It’s been a long and rocky journey for No Man’s Sky since its middling reception at launch. Despite being one of the most anticipated games in recent memory, many felt disappointed by the lack of content and broken promises made by developer Hello Games and director Sean Murray. However, the developer would continuously work on updating the game well after launch, providing patches, fixes and general quality of life improvements that make it a notably different – but familiar – game now. The NEXT update marks the most substantial update that the game has seen yet, adding the long-requested multiplayer to the game along with more diverse planets, refined base building mechanics, and a third-person perspective. Do all these changes significantly improve the experience, though? Let’s find out.
No Man’s Sky NEXT begins similarly to its launch release. You awaken on a strange planet with no memory of what happened, and are tasked with gathering the necessary resources to fix your ship, exo-suit, and multi-tool before taking to space. However, unlike the previous version which put you right next to your ship, NEXT throws you several miles away from it and you’re forced to fix your scanner first before locating it. It’s a puzzling change, but one that felt necessary because it also forces you to learn the ins and outs of the overhauled resource management added in the new update.
Gathering resources and crafting is made slightly more complex now; instead of gathering a finite amount of materials, you have to constantly craft new materials from your inventory. This adds a bit more complexity to the overall experience, but doesn’t detract from the grind. In a lot of ways, it actually improves resource management and makes it feel more realistic as a result. You no longer have to worry about scavenging for minerals and resources when you can easily craft components that take up far less space in your inventory.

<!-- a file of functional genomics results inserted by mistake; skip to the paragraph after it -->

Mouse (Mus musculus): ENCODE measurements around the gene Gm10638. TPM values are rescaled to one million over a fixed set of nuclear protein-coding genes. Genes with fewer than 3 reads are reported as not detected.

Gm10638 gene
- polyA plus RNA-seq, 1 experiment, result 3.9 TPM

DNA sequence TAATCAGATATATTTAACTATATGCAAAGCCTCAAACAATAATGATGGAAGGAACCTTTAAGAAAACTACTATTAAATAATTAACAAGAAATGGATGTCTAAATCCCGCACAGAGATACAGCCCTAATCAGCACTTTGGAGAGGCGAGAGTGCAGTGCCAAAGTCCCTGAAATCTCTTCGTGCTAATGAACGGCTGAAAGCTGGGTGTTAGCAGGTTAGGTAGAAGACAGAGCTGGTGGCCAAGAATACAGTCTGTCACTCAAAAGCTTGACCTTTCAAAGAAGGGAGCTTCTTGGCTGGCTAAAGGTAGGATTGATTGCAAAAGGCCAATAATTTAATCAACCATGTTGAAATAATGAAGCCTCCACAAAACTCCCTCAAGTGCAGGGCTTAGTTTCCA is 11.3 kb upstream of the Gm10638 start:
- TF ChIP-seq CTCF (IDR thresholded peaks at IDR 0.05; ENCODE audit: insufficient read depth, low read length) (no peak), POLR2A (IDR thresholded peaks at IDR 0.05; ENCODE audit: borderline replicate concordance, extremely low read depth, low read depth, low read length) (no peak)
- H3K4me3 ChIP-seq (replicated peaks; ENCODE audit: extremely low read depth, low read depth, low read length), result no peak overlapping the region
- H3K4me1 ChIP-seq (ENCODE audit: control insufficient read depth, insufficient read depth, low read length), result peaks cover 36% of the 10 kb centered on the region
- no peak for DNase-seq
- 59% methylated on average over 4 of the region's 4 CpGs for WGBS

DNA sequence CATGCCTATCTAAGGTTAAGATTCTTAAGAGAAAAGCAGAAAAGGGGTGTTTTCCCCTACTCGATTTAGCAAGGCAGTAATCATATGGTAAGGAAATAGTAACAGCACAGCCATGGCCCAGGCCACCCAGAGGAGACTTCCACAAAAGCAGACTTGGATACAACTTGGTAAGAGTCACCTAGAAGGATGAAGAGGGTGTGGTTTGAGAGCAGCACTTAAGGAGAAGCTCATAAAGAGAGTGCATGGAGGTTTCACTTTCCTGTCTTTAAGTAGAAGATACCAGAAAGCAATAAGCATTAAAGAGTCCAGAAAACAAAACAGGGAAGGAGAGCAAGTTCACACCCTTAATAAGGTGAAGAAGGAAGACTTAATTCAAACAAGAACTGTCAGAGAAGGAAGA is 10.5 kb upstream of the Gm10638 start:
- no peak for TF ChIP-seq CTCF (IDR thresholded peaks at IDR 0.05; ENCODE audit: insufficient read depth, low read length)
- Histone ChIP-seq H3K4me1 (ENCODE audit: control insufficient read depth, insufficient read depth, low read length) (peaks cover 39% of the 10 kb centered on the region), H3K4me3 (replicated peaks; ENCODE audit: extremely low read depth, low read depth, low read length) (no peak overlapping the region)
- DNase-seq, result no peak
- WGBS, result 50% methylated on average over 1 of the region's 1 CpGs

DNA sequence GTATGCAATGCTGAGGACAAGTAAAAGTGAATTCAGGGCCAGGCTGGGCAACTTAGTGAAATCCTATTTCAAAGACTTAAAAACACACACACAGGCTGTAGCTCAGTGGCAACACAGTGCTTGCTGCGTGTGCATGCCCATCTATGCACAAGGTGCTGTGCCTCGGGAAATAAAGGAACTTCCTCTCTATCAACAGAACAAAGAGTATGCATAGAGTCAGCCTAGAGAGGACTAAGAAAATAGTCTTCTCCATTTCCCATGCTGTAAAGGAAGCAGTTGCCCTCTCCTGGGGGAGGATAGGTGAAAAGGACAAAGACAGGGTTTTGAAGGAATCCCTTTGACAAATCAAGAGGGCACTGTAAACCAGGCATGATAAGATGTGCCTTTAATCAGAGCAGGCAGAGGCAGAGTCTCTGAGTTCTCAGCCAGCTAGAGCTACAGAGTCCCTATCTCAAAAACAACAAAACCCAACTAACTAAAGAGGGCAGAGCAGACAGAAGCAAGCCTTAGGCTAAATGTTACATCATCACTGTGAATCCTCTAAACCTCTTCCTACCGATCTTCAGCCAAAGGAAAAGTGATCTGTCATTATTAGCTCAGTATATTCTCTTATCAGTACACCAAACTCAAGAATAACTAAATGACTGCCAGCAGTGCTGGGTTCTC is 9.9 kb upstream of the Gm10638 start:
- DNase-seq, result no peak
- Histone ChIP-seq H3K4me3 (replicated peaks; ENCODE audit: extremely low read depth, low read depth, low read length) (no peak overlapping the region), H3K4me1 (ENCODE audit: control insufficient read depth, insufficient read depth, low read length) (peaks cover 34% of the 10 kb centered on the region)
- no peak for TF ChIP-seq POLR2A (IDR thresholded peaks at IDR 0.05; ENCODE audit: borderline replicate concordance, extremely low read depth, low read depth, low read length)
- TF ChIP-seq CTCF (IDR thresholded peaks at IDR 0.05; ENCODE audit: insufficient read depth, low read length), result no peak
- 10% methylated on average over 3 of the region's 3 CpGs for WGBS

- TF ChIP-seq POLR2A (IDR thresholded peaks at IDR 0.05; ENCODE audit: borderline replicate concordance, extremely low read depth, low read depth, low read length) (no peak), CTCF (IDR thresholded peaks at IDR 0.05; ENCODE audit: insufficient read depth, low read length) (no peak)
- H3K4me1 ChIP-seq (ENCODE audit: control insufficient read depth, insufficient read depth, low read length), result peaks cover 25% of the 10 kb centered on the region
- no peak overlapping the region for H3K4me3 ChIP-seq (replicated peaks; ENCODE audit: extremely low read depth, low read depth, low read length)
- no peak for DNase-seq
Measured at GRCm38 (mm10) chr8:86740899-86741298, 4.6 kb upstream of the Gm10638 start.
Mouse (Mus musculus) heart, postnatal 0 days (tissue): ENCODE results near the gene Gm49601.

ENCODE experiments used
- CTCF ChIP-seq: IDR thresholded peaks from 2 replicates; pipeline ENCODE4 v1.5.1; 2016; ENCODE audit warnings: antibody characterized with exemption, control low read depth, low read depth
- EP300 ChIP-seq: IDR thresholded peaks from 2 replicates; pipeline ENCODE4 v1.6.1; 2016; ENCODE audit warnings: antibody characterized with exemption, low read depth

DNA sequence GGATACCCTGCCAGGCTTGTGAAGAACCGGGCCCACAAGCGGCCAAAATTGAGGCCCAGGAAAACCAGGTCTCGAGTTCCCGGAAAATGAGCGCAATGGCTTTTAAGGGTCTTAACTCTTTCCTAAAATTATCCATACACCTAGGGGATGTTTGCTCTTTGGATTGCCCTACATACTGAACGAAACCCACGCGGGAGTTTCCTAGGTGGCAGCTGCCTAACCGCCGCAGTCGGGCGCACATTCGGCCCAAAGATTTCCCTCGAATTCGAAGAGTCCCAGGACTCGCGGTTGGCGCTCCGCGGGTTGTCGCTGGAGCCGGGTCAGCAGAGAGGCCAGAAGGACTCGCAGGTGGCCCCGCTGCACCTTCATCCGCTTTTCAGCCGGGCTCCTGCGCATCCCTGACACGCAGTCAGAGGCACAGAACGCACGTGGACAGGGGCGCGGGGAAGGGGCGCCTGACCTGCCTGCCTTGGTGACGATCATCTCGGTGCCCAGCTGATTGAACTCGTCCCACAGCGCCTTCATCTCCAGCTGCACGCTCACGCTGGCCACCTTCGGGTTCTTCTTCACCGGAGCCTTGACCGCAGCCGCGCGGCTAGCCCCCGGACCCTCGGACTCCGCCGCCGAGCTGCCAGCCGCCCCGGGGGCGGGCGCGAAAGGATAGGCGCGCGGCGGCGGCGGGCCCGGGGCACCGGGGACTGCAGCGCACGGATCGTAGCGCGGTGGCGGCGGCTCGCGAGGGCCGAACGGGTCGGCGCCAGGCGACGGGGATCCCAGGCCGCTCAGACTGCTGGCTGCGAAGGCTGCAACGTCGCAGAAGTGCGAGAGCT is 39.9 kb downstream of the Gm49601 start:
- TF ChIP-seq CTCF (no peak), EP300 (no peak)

Once you fix your ship and take to the skies, NEXT’s scale really comes into perspective. The first thing I encountered was a fleet of Korvax ships bursting into the solar system, and then waging war with a rival faction. It was a heated and intense space dogfight that asked me to pick a side. Feeling inclined to join the Korvax because they looked like Daft Punk models, I initiated war with the rivals to emerge victorious. From then on, it was back to regular space exploration and generally exploring new, uncharted reaches of the solar system.